What I Found At Occupy Wall Street

I went down to the Zuccoti Park on Sunday to see the protests first hand. I wanted to understand whether this movement had the chance to become more than a movement, but a platform which might produce some type of real leadership. I also wanted to understand what the demographic makeup of the crowd was, in terms of age, socio economic status, and dogmatic view. Here is simply what I saw and heard.

The park itself is full with tarps, people are literally occupying it. It’s filled with smelly, disgusting, bums, there is really no other way to say it, the people who are actually living there are not educated super liberal slacker kids, they are hobos, real hobos. A bunch of them were holding signs asking for money to get home to wherever they were from.

But the encampment has a whole other side inside the park, the organization. They are extremely well organized, with a technology tent, medical tent, arts and crafts area (signage), supply station, and a stage. The people running these are not the smelly bums, definitely not.

Around the center of the park is where the real action is taking place. I saw people out there protesting for every single thing you could possibly imagine, from anti fracking to free Tibet, literally everything. There were definitely a good handful of people screaming about Wall Street, but by in large there was no focus to the signs or the chanting.

What’s really taking place down there is a carnival, a platform for anyone who feels like they don’t have a voice to speak up, in what they believe is the heart of the injustice. I asked a bunch of the more, shall we say cleanly people around the outside of the park why they were protesting. I had several good conversations with reasonable people, who were mostly there because they felt it was their duty to speak up for their issue. They weren’t there for a revolution, they were just there to vent. They were there because they know the system is broken and believe that simply speaking up and being there could, in some way, possibly, help transform the system.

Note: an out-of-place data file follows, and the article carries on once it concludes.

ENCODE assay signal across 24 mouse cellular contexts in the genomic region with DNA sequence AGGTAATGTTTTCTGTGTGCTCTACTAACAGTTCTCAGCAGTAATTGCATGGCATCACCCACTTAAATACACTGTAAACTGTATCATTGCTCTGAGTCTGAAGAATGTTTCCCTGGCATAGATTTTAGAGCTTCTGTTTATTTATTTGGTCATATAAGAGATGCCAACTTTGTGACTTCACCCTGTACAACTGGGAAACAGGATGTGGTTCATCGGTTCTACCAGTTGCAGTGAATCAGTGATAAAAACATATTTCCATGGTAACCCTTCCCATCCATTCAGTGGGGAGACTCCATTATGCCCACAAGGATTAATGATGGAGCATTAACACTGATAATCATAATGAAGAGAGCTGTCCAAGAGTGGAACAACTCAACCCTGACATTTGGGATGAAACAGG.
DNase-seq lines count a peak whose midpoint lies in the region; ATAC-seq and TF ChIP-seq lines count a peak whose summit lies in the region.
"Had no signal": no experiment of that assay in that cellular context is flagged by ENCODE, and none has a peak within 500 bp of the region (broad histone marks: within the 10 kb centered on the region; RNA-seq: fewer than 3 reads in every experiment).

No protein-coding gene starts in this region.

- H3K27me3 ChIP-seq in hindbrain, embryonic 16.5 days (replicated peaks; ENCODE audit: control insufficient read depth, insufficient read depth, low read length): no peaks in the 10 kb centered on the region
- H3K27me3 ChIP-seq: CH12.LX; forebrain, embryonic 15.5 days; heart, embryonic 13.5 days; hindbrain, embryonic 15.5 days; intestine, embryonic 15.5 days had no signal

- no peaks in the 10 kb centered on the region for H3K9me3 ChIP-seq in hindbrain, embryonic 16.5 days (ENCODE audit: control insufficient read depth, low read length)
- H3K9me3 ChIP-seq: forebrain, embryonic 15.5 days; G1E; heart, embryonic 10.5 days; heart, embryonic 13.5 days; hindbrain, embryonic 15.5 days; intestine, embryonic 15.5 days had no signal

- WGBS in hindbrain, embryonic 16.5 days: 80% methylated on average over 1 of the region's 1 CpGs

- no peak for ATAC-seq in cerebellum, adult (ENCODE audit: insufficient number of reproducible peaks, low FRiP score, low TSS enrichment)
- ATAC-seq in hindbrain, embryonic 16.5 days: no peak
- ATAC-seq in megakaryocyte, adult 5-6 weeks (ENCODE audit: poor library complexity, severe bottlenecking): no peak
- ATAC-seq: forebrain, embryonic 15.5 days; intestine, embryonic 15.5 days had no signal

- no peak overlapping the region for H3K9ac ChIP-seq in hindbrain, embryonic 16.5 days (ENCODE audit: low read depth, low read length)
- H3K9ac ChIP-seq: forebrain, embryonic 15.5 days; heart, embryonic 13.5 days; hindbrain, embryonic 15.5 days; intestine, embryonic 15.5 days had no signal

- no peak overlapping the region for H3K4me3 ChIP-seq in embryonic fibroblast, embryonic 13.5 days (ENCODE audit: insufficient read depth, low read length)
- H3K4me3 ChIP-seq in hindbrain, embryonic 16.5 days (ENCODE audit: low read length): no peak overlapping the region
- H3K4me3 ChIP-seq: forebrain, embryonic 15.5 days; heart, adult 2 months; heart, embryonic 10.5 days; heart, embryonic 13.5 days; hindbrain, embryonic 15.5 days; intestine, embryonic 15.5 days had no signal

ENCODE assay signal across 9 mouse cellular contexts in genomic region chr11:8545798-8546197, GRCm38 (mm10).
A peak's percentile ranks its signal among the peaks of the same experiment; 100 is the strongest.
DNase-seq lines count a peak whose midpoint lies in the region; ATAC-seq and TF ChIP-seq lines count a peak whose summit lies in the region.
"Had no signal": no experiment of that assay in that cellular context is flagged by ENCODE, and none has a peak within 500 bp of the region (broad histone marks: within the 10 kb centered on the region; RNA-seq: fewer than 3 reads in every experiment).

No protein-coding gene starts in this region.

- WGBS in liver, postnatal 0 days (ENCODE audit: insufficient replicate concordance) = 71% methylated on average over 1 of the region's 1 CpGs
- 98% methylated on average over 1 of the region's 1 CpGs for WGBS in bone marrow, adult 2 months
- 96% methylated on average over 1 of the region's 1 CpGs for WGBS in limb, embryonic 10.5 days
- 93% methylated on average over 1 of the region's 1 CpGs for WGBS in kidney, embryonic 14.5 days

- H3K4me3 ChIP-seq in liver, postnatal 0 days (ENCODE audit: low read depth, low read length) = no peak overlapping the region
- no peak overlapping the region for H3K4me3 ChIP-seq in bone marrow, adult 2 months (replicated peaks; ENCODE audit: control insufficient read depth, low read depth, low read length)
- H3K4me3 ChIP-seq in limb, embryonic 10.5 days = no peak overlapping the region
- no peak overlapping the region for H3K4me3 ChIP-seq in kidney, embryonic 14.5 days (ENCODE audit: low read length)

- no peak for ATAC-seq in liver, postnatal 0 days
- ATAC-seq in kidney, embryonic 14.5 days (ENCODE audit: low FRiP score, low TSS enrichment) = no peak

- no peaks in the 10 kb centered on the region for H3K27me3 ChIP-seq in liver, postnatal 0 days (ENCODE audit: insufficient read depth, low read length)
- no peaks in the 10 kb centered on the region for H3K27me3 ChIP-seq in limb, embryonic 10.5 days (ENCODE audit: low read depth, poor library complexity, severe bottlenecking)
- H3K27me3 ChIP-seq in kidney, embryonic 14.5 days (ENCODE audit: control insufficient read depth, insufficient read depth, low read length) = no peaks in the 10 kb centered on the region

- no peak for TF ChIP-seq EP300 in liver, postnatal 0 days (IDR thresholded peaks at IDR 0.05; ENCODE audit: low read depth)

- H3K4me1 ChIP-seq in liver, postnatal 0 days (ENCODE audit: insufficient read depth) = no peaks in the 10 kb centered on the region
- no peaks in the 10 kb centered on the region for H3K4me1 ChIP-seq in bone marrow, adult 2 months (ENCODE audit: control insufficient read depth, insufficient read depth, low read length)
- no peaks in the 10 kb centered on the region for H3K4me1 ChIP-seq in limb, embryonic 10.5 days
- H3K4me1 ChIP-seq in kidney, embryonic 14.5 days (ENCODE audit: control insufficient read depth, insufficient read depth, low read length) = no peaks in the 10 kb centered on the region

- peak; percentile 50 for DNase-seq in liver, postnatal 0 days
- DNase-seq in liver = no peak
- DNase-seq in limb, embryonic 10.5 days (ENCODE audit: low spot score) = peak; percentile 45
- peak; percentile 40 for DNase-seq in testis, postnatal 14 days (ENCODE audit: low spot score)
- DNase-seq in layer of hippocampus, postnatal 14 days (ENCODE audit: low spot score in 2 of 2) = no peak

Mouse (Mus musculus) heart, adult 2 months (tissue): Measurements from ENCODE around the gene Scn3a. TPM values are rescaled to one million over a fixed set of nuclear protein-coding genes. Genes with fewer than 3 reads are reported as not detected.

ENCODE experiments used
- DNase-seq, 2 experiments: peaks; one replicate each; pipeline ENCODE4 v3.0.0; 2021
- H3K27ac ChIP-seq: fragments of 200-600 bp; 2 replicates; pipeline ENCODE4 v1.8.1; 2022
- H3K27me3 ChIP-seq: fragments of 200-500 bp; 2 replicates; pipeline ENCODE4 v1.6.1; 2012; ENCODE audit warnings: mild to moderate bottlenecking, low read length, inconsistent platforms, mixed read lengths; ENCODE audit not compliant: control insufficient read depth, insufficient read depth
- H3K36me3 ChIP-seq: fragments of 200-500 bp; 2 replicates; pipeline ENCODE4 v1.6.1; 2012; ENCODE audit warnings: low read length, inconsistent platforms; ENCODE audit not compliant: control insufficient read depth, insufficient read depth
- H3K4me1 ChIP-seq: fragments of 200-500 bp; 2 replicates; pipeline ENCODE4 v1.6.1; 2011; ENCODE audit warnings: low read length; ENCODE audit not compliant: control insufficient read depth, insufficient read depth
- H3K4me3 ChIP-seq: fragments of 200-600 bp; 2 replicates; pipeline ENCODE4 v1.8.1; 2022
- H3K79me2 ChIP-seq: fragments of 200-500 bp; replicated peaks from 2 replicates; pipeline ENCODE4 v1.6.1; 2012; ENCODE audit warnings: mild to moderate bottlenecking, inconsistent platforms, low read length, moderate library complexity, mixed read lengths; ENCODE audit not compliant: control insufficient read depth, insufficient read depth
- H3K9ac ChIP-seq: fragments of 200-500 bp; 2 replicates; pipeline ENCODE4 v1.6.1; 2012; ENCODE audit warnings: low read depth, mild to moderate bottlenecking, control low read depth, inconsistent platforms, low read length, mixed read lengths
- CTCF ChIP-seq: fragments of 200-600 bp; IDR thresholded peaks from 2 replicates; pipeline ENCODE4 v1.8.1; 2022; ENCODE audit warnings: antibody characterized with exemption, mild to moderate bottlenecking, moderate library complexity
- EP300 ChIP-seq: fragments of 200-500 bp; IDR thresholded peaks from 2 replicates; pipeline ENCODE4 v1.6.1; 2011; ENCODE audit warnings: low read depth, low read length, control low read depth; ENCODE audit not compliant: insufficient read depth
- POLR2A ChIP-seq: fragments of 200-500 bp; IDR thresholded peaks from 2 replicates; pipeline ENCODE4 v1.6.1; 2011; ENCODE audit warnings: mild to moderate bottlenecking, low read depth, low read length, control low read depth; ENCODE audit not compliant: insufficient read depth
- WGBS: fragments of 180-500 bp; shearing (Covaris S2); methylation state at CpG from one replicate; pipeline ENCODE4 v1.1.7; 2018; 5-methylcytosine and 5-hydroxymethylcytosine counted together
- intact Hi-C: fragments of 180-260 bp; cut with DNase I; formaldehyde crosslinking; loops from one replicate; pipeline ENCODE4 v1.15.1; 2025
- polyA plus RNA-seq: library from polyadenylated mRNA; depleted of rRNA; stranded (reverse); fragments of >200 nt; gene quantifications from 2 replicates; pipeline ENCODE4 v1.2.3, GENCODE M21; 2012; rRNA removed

I asked a few specific questions of one individual around subsidized housing. He was very nice about trying to avoid giving me a straight answer. He definitely wasn’t a dogmatic super liberal, he was more just someone who felt bad for certain injustices or inequalities.

And while there were definitely a good share of crazies down there spouting┬áridiculous crap, it seemed like most people were just there to simply be there. And I think that’s what the Occupy Wall Street movement is all about, just getting up off your ass to voice whatever concern you’ve got, using the power of large numbers to get the attention of those with the power to make change.

I don’t support many of the far left views of the Occupy Wall Street crowd, just as I don’t support many of the views of the Tea Party. I don’t support economic equality, socialism, hell I don’t even support the right to government guaranteed retirement, higher education, unlimited unemployment benefits, or many of the other things that the crowd as a whole believes we should just be given. But I do support equality of opportunity, access to healthcare, access to an amazing primary education, a complete leveling of the financial system by forcing all banks to go back to being private partnerships, campaign finance reform to take every last cent out of politics, a change in the two party system of government, bringing our troops home from Afghanistan, cutting waste in government, and a focus on investing in infrastructure for our future.